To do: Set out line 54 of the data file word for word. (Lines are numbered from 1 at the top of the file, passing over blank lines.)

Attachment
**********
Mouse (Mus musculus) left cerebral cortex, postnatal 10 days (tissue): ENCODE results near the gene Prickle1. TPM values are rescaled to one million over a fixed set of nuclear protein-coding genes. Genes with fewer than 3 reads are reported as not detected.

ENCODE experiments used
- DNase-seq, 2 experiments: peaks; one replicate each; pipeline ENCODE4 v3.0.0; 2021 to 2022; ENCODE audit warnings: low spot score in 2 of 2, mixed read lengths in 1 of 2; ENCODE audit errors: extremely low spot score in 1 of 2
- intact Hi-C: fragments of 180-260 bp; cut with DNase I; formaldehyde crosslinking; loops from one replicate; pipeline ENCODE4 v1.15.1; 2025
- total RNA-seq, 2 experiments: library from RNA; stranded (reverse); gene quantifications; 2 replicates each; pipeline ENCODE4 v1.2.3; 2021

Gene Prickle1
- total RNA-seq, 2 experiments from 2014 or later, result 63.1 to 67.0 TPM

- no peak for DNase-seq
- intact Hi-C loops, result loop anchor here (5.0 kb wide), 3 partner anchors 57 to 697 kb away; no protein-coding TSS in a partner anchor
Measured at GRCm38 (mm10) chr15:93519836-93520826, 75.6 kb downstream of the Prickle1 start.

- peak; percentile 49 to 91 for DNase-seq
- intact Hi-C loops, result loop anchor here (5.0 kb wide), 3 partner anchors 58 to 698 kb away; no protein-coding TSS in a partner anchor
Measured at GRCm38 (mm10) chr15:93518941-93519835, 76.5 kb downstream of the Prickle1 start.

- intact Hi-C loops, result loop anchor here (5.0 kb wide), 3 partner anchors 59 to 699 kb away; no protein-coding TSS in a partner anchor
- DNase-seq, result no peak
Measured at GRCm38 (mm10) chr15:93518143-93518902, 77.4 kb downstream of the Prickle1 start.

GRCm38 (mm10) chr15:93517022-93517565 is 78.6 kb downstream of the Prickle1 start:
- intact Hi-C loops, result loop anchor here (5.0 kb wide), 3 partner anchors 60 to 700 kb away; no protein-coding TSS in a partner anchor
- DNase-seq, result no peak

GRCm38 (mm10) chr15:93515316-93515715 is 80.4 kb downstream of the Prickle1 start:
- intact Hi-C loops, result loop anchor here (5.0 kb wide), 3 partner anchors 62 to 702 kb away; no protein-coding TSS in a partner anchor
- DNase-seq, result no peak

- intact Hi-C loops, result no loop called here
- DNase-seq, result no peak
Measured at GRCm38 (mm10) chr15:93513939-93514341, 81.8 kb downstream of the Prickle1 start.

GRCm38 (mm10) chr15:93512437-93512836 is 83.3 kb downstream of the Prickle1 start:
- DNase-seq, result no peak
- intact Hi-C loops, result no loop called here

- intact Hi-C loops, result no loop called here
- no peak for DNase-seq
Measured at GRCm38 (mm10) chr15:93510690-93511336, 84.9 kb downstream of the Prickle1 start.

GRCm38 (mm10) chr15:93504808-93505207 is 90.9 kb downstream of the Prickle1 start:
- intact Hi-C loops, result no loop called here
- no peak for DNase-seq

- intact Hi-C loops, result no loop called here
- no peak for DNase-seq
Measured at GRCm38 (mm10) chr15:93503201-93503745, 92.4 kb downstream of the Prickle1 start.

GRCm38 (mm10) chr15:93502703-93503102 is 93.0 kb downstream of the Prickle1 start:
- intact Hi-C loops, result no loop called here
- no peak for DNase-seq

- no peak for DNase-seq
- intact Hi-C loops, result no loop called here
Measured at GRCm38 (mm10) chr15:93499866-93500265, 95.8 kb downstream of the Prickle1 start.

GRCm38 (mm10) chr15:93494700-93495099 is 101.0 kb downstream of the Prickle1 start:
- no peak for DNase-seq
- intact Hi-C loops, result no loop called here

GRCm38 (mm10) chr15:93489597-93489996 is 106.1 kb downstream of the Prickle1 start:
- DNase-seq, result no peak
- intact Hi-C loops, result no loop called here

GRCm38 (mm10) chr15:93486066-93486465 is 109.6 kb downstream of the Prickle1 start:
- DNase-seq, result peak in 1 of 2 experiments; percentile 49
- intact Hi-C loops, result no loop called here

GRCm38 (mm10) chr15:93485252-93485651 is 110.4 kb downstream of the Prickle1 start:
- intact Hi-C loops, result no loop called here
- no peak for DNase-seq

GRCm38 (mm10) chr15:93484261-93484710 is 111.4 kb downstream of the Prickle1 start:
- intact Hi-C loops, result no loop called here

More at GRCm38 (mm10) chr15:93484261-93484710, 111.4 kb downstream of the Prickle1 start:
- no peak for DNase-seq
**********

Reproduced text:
- intact Hi-C loops, result no loop called here